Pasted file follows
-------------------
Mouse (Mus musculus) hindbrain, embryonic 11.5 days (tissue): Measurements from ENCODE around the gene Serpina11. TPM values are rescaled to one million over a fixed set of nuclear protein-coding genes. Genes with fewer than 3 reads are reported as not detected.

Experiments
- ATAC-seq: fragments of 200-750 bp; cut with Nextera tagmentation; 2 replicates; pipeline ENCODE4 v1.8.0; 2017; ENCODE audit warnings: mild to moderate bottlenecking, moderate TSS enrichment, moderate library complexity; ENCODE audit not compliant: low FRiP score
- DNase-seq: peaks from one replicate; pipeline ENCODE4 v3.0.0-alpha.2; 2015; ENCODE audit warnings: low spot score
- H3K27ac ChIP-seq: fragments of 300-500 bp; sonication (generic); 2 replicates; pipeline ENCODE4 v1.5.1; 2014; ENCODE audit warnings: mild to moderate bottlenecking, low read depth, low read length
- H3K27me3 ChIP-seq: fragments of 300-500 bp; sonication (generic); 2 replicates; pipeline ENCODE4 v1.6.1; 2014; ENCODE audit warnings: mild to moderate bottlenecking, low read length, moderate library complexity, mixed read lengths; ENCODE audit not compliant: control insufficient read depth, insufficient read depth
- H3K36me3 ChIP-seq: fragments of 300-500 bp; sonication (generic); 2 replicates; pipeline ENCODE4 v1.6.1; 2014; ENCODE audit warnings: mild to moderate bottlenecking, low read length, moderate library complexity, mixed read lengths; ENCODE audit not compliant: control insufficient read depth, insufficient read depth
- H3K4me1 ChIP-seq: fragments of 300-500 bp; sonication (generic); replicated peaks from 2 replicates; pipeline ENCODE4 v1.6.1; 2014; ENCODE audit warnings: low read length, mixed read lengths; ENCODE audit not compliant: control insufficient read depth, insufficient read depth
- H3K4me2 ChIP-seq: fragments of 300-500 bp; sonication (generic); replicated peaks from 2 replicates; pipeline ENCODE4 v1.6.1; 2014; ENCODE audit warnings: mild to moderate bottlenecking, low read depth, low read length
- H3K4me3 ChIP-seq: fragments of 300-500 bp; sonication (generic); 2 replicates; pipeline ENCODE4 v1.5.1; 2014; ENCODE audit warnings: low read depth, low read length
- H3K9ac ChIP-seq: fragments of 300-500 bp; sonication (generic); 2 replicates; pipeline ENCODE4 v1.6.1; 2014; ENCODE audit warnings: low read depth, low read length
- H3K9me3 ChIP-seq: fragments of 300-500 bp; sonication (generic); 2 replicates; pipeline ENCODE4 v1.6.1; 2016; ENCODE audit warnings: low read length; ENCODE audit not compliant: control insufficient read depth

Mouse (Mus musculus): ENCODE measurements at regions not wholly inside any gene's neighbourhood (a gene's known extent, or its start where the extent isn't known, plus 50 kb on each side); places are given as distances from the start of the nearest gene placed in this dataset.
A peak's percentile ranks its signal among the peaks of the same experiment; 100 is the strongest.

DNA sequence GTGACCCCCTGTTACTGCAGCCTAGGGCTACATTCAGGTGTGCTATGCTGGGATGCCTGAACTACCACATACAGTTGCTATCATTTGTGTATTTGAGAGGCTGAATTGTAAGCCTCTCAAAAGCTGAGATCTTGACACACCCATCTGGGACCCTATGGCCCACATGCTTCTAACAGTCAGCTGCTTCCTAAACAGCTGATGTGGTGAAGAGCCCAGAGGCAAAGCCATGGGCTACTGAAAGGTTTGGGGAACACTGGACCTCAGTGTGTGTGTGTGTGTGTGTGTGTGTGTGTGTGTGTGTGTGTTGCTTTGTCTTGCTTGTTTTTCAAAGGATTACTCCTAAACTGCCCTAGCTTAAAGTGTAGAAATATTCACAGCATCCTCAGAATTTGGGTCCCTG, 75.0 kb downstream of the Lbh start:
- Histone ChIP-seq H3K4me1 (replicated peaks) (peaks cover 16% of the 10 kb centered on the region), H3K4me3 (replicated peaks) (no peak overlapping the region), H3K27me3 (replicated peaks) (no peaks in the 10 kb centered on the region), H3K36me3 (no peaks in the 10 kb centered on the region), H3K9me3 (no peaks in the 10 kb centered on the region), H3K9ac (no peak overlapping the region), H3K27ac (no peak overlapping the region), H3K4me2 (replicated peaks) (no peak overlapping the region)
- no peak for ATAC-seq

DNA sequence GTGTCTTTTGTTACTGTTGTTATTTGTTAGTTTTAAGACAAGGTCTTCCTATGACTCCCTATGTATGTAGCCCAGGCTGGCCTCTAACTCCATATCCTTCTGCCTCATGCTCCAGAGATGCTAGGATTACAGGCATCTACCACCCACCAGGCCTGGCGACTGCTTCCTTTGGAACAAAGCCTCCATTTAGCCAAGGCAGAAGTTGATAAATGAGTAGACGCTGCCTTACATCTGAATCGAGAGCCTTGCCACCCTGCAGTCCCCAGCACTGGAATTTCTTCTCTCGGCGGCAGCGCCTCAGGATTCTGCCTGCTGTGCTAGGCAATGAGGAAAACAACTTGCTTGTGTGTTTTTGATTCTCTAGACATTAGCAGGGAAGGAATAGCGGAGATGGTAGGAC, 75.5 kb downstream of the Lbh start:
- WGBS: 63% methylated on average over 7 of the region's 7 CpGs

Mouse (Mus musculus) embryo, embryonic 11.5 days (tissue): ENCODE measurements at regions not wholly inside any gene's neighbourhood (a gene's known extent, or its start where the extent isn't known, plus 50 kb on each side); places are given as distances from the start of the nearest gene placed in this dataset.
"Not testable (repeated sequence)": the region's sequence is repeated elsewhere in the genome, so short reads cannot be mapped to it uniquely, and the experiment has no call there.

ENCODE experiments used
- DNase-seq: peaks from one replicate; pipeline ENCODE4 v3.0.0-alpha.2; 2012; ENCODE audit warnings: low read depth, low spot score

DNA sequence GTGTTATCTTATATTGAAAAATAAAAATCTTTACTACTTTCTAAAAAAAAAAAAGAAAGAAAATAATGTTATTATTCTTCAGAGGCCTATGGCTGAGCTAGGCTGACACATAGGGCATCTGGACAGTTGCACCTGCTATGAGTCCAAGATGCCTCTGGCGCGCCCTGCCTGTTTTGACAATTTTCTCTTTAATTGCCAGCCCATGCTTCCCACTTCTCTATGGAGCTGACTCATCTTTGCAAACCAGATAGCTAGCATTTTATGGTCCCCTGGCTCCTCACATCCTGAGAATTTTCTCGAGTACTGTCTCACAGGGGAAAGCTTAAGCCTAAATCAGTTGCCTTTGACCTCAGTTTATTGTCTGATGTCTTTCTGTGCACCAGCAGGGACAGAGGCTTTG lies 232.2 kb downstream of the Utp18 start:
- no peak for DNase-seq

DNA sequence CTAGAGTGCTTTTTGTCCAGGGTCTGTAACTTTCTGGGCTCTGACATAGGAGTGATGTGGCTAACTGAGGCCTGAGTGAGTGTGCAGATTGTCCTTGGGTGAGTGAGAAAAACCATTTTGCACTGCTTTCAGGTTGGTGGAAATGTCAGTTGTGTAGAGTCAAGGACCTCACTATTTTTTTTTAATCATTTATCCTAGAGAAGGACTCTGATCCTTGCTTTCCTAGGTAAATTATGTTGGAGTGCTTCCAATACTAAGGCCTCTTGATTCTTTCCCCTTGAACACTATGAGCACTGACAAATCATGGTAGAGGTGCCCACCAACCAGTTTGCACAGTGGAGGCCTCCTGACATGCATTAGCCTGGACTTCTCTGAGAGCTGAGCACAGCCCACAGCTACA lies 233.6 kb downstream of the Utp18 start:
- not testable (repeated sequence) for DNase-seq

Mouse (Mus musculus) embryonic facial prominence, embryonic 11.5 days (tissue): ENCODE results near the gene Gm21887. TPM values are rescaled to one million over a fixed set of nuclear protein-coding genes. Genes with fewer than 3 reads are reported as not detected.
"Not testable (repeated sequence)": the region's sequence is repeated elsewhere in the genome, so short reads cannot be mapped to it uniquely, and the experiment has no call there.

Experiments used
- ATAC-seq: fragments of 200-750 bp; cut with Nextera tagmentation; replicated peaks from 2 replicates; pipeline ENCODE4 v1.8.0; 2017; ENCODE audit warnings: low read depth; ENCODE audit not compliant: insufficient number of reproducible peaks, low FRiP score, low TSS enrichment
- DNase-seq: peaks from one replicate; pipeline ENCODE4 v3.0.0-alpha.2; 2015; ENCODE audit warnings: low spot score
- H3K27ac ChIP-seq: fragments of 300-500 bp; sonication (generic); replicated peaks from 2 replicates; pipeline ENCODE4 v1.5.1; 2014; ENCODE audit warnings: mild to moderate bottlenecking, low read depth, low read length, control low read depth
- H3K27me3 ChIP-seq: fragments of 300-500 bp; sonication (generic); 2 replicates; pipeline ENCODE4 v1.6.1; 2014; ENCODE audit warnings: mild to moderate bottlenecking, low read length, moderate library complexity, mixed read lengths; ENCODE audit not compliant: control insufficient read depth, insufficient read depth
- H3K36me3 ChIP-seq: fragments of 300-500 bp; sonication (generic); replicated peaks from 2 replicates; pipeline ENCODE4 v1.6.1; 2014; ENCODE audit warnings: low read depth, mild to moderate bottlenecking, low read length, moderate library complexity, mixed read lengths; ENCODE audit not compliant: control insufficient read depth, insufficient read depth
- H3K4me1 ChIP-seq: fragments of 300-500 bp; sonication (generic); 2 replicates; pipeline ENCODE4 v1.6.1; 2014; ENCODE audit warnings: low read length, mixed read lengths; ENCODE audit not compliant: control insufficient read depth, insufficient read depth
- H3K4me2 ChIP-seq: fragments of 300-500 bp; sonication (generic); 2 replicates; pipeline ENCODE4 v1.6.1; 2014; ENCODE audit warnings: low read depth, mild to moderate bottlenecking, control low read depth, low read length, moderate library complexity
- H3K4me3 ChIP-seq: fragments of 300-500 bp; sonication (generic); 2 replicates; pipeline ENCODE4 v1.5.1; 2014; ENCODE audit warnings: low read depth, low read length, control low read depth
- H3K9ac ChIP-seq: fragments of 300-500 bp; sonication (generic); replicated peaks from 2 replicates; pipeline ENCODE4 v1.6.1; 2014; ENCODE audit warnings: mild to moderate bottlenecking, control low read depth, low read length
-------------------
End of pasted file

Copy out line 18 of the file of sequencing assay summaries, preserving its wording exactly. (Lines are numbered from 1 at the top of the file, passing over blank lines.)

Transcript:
DNA sequence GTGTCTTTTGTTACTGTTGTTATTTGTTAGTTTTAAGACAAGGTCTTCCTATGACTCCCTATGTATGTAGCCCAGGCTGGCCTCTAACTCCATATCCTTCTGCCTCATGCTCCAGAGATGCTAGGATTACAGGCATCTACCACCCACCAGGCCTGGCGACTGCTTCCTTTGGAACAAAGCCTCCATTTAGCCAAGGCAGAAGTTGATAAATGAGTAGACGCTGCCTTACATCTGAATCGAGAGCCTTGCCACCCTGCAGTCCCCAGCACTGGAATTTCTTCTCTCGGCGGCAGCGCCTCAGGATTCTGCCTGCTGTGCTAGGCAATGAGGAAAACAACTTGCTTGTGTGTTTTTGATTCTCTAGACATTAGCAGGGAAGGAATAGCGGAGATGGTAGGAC, 75.5 kb downstream of the Lbh start: